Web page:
Retinal specimens from a 46 year old female donor became available (University of Regensburg, Germany) within 1 h after enucleation due to severe herpes simplex keratitis. The tissue was fixed in 4% paraformaldehyde in PBS (pH 7.4) overnight at 4 °C. Specimens were embedded in paraffin, and sections were cut at 2 μm with a microtome, then fixed on Superfrost® plus glass slides (Menzel, Braunschweig, Germany). Immunohistochemistry was performed with a modified ABC technique, using antigen retrieval with microwave treatment. Sections were incubated in citric acid/citrate buffer (0.2 mM citric acid, 9.8 mM sodium citrate, pH 7.3) for 2 min at 800 W and then 10 min at 240 W in a microwave oven. The rabbit antibody to an N-terminal sequence of the 110 kDa SR-related protein of the U4/U6.U5 tri-snRNP was applied in a 1:200 dilution and incubated using Shandon Coverplates (Thermo, Pittsburgh, PA) and the DakoCytomation LSAB2 System-HRP (K0672, DakoCytomation, Carpinteria, CA) according to the manufacturers' instructions. Primary antibody absorbed with the native peptide served as control. Sections were dehydrated and coverslipped with Entellan new (Merck, Darmstadt, Germany).

Stage H

Based on the matches found for pre-mRNA splicing (see Results), it was considered whether other RP forms may involve genes related to pre-mRNA splicing. Genes identified at Stage D were analyzed. Human, mice and dog gene loci were retrieved from the Genome Browser and OMIM. Chromosomal localizations were checked in the RISN for related retinal dystrophies and for RP forms in which the underlying gene has not yet been identified. The literature [44,45] and the RISN animal database were searched for mice and dog retinal disorders.

Stage I

Several studies have stressed the importance of oxidative stress for photoreceptors in RP [5,10]. The IHR database was built upon experiments using recirculation and reoxygenation of the brain after ischemia, which leads to oxidative stress. If genes related to oxidative stress are an intrinsic part of the database, correlations with retinal genes may arise from oxidative stress. To estimate this contribution, an additional database specific for the genomic response to oxidative stress was generated based on the transcription factor nuclear factor erythroid-derived 2-like 2 (NRF2) [46]. NRF2 mediates the response to oxidative stress by binding to the antioxidant response element (ARE). Wang et al recently provided databases of NRF2-target genes [46]. The NRF2-ARE related databases were then scanned for retinal disorders (as in Stage C) and for genes related to pre-mRNA splicing (as in Stage D).


Stage A: Database of ischemia-hypoxia response genes of the brain

About 2,500 gene entries were collected from 24 microarray studies of ischemia-hypoxia in the brain. Using the clone ID number, we found about 1,750 genes could be linked to a gene symbol, forming the IHR gene list. Of these, 78% genes were only found once and 22% were found two or more times. The IHR genes made up 7% of all genes. The genes listed in a study of retinal ischemia [34] overlapped by about 40% with the genes in the IHR gene list obtained in the brain. This comparison provides proof of principle that many genes studied in the brain are likely to be involved in the retina under conditions of abnormal oxygenation [35].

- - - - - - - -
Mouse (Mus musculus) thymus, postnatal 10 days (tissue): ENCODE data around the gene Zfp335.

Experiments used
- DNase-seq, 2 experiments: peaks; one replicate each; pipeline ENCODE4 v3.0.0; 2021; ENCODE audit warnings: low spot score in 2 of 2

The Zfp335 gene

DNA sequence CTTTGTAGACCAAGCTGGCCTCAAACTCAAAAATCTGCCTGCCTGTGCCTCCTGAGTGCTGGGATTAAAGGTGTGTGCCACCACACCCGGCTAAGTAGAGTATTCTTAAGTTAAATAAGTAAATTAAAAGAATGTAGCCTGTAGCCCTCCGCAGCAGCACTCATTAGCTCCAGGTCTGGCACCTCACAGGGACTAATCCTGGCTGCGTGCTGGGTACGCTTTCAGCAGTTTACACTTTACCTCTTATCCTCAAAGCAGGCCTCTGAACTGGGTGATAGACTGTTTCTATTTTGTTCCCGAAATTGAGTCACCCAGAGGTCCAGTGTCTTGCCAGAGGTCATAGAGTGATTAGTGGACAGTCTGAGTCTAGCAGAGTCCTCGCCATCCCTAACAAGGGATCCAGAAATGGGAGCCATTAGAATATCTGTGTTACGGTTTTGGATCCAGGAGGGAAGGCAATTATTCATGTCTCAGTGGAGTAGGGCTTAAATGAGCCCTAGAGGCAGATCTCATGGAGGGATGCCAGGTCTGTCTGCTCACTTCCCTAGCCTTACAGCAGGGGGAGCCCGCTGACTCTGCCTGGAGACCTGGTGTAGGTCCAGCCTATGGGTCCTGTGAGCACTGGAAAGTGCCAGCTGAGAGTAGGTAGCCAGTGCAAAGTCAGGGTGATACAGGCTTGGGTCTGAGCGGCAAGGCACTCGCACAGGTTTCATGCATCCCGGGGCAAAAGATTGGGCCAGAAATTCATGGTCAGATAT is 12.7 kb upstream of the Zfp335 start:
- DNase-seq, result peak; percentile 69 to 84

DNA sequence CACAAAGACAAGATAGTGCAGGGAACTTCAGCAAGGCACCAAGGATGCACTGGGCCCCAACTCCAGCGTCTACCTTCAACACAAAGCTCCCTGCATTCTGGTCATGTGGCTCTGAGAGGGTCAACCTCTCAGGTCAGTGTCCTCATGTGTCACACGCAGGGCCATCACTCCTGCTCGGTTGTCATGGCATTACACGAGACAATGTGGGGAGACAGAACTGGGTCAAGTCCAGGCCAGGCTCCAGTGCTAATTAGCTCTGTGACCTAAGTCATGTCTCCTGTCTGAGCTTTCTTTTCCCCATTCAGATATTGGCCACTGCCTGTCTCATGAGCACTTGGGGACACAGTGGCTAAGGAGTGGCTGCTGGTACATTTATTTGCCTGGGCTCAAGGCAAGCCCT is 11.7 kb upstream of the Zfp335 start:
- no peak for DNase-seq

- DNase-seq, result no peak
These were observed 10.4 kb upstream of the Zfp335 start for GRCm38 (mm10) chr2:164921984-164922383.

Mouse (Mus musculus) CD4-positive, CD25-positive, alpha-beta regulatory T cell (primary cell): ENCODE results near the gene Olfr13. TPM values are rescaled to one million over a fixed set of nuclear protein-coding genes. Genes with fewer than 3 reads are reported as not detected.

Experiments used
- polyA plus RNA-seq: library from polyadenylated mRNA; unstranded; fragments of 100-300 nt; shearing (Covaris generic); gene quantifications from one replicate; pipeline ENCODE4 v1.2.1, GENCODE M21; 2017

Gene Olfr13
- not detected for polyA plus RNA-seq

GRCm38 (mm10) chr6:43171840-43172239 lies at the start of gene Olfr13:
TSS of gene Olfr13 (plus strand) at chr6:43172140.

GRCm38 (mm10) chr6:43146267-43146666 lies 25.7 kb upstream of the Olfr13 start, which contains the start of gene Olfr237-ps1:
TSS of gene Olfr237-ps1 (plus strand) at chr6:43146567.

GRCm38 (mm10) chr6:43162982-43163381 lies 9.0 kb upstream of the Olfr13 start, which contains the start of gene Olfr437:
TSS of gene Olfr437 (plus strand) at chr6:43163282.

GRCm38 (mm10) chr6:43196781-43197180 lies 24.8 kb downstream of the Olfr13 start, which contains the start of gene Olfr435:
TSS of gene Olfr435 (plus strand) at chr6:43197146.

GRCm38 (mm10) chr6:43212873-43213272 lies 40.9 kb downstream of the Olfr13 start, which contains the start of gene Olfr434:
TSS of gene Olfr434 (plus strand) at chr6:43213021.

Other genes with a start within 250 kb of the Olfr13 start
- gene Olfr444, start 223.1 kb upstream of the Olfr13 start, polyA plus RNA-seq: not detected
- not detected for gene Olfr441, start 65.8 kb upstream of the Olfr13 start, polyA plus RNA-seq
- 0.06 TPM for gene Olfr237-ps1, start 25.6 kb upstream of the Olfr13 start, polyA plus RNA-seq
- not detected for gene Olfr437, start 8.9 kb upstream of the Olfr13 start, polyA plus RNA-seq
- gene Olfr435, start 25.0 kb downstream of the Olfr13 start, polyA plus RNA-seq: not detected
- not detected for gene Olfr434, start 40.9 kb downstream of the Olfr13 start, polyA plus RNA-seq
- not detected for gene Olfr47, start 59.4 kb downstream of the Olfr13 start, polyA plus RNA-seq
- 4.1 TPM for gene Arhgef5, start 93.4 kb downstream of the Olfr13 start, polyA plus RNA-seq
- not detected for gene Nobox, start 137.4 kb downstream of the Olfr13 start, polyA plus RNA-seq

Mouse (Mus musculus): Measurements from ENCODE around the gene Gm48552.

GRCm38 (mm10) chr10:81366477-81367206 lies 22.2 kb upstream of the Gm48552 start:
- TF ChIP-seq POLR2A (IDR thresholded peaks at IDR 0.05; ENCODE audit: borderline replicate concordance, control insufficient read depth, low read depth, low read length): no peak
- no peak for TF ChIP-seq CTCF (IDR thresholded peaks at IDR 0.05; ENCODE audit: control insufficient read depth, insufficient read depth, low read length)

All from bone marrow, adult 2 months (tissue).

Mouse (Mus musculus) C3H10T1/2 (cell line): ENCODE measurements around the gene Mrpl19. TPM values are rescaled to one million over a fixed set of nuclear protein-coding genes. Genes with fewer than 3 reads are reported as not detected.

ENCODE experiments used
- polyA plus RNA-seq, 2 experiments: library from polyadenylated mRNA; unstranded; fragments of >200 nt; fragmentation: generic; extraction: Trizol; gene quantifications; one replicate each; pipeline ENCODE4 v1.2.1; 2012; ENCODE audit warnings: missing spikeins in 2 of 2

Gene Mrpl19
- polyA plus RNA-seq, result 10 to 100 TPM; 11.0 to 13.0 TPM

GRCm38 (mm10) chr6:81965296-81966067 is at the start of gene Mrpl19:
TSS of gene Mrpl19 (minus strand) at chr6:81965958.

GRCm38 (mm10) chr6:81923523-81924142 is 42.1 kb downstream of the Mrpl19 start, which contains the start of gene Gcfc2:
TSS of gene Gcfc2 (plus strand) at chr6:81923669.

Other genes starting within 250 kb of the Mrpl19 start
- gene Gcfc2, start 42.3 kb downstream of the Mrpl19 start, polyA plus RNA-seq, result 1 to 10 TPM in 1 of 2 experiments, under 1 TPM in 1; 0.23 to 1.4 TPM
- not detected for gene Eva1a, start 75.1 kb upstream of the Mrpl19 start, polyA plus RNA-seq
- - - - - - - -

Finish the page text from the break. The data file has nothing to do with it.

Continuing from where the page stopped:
Stage B: Brain expression of ubiquitously expressed retinitis pigmentosa genes

The expression profile of the RP genes with global expression listed in the review of Pacione et al. [14] and of two additional genes (CA4 [39], SEMA4A [40]) was examined by using transcriptome information from UniGene. Expression in the brain was listed for RP9/PAP1, IMPDH1, MERTK, RPGR, RP2, CHM, TIMP3, PRPF3, PRPF8, PRPF31, SEMA4A and CA4. Thus, a database established in the brain is suitable to explore features of regulation for these RP genes.

Stage C: Ischemia-hypoxia response genes related to retinitis pigmentosa and other retinal dystrophies

When probing the IHR gene list, several genes related to RP and retinal dystrophies presented as ischemia-hypoxia regulated. CNGB1 is mutated in autosomal recessive retinitis pigmentosa (ARRP, OMIM 600724) and is expressed in the brain (UniGene Hs.147062), where it was found regulated in ischemia [47]. Mutations of SEMA4A were found in RP35 (OMIM 610282) and in dominant cone-rod dystrophy (CRD; listed in RISN) [39], SEMA4A is ischemia regulated in the brain [48]. RRG4 mRNA (UNC119 - HRG4) was found down-regulated after neonatal brain ischemia/hypoxia [49], and mutations in this gene cause a rare form of cone-rod dystrophy - CRD (OMIM 604011) [50]. SOX2 mutations cause anophthalmia (OMIM 184429) and brain malformations [51,52]. Sox2 is down-regulated in brain ischemia [48].

Stage D: Ischemia-hypoxia response genes in the U4/U6.U5 tri-snRNP complex

Our analysis focused on genes involved in pre-mRNA splicing due to the unique situation that four RP genes with global expression contribute to one functional protein complex. Hypoxia regulation of genes interacting with RP genes within the same protein complex may exert an indirect effect of oxygenation. There were 37 genes related to mRNA processing on the IHR gene list and in publications on HIF targets in neurons [37,38]. When gene products were examined for a specific role in the U4/U6.U5 tri-snRNP complex, four genes were identified. A complete expression listing of genes from brain involved in mRNA processing or under hypoxia regulation is still not not available. Therefore, an enrichment of hypoxia controlled genes among the mRNA processing genes cannot be accurately determined. The following estimate can be made. Based on data by Pacione et al. [14], 30 genes out of all genes (ca. 28,000) code for the protein components of the U4/U6.U5 tri-snRNP complex. Thus, among the n=1,750 genes of IHR gene database, two genes could be related to the U4/U6.U5 tri-snRNP complex by chance, whereas four genes were observed.